B. Roberts, J. A. Evans, R. J. Meniman & M. Smith write: In their recent, stimulating paper on low grade metamorphism of the Lower Palaeozoic succession of the Welsh Basin, Bevins & Robinson (1988) claim that, following an initial early period of high heat flow, temperatures remained high in the sedimentary/volcanic rock pile until the end-Silurian to Middle Devonian deformation. The claim rests on three principal lines of evidence:
(1) the recognition in North Wales by Roberts and Merriman (1985) of a pre-Arenig burial metamorphic event;
(2) the observation that the patterns of distribution of metamorphic grade in the central and southern parts of the basin show a close relation to the basin form, lowest grades being found along the basin margins with grade increasing towards the centre where the succession is thicker and older;
(3) on certain ‘critical accounts’ of pre-cleavage, low greenschist facies assemblages developed in the Wenlock of central Wales and the Lower Ordovician of Snowdonia.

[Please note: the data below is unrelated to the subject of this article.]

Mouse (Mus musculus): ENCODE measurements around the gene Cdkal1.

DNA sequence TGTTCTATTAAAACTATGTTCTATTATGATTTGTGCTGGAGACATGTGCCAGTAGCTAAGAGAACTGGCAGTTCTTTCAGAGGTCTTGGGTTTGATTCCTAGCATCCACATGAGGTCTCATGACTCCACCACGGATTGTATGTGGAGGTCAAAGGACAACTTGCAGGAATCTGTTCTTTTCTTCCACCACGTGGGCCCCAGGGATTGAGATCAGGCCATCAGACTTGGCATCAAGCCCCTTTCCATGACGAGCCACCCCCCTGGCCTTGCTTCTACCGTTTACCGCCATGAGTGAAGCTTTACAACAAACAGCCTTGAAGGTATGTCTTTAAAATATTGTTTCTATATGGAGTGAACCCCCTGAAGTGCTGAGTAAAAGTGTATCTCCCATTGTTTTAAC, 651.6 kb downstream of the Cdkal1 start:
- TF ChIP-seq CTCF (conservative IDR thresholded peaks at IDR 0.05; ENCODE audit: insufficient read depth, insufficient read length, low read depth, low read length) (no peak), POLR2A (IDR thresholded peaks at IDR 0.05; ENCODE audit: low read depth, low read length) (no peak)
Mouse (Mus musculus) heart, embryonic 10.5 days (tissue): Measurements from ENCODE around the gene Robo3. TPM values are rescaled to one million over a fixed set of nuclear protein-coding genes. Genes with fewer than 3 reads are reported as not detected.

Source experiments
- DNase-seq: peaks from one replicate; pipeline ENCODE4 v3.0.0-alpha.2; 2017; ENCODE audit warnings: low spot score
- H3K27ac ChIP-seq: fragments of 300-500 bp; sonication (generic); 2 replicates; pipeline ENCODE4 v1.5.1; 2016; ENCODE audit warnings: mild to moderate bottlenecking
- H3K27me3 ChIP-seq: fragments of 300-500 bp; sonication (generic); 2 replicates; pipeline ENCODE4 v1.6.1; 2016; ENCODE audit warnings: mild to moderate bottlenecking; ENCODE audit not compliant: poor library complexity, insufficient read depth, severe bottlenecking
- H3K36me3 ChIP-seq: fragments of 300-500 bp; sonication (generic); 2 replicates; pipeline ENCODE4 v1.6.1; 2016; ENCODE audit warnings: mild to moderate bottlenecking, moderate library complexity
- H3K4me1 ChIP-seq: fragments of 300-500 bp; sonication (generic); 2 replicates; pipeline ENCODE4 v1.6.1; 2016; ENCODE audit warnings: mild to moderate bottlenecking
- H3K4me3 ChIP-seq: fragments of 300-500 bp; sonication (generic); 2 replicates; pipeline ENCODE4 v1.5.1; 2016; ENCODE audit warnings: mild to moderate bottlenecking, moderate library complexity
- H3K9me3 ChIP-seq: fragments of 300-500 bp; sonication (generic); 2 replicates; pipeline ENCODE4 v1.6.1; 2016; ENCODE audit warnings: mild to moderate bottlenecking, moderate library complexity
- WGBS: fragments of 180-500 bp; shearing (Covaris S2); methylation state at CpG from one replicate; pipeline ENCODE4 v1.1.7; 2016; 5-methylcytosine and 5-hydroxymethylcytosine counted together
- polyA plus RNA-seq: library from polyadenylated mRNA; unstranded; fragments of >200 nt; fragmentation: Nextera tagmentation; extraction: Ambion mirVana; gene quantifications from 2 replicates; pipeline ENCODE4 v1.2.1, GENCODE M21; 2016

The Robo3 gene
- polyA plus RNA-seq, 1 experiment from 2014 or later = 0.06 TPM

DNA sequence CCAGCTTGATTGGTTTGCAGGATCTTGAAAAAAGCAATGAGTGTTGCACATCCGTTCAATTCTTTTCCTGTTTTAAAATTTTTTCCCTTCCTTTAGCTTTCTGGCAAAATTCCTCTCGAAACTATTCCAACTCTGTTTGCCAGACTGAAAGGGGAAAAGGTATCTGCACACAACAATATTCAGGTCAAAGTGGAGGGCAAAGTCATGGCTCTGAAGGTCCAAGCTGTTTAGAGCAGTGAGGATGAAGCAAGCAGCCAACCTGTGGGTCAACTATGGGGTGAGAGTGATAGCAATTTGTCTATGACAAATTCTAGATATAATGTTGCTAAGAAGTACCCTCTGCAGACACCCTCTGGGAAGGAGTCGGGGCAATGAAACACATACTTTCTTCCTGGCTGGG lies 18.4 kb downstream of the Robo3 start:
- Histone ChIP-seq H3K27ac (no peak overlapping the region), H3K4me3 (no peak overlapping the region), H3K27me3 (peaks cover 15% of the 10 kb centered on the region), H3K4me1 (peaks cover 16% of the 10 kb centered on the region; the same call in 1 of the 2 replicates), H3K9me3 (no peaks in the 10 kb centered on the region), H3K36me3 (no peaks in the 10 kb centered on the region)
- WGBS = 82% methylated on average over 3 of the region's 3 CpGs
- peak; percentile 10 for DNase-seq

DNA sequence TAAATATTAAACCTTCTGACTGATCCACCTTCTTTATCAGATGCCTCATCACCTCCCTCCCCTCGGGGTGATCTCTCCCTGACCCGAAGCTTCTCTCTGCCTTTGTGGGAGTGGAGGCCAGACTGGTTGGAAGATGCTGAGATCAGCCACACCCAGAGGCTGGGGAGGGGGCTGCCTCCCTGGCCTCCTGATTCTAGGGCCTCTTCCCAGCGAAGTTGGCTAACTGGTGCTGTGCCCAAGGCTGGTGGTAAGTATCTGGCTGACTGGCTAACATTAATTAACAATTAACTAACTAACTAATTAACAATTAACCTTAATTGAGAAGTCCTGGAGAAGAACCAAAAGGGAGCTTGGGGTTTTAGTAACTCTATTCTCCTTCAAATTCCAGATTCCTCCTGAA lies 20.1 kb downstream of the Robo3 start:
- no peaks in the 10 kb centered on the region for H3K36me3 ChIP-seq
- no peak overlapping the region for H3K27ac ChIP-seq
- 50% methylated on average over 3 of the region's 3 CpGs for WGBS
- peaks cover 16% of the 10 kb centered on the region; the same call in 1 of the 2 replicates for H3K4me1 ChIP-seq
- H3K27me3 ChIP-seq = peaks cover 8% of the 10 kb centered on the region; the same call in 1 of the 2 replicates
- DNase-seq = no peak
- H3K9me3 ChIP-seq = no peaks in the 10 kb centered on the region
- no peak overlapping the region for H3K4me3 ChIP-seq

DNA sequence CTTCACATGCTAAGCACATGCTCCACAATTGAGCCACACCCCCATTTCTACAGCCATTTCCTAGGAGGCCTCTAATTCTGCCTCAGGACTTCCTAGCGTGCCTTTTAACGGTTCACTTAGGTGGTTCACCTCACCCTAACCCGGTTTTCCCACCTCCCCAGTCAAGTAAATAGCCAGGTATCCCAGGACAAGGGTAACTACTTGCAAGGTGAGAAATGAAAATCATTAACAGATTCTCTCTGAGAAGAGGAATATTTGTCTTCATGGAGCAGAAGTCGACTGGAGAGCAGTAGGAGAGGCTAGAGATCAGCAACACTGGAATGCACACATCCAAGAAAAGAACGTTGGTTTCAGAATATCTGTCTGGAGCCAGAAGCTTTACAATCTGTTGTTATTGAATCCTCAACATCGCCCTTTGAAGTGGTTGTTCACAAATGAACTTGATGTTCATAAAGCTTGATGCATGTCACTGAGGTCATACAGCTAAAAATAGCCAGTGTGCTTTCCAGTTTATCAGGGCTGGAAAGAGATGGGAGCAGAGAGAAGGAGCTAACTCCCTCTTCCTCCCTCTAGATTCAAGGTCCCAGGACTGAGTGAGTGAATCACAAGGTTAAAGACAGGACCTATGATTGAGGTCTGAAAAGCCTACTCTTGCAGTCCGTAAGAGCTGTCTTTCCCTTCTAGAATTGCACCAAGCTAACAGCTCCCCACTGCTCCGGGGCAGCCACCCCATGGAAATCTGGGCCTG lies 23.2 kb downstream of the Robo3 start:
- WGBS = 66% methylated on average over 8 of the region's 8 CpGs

It is agreed that the Lower Palaeozoic succession now consists of assemblages belonging to the zeolite, prehnite-actinolite, prehnite-pumpellyite and greenschist facies and that the rocks comprise a low pressure facies series, as demonstrated by Robinson & Bevins (1986). What is disputed is the claim for a pre-cleavage ‘diastathermal’ metamorphism (Robinson 1987) with temperatures up to low greenschist facies conditions and, further, that temperatures remained at or about this level in the sedimentary/volcanic rock pile across the basin throughout the Ordovician and Silurian.
Relevance of the pre-Arenig metamorphic event in North wales.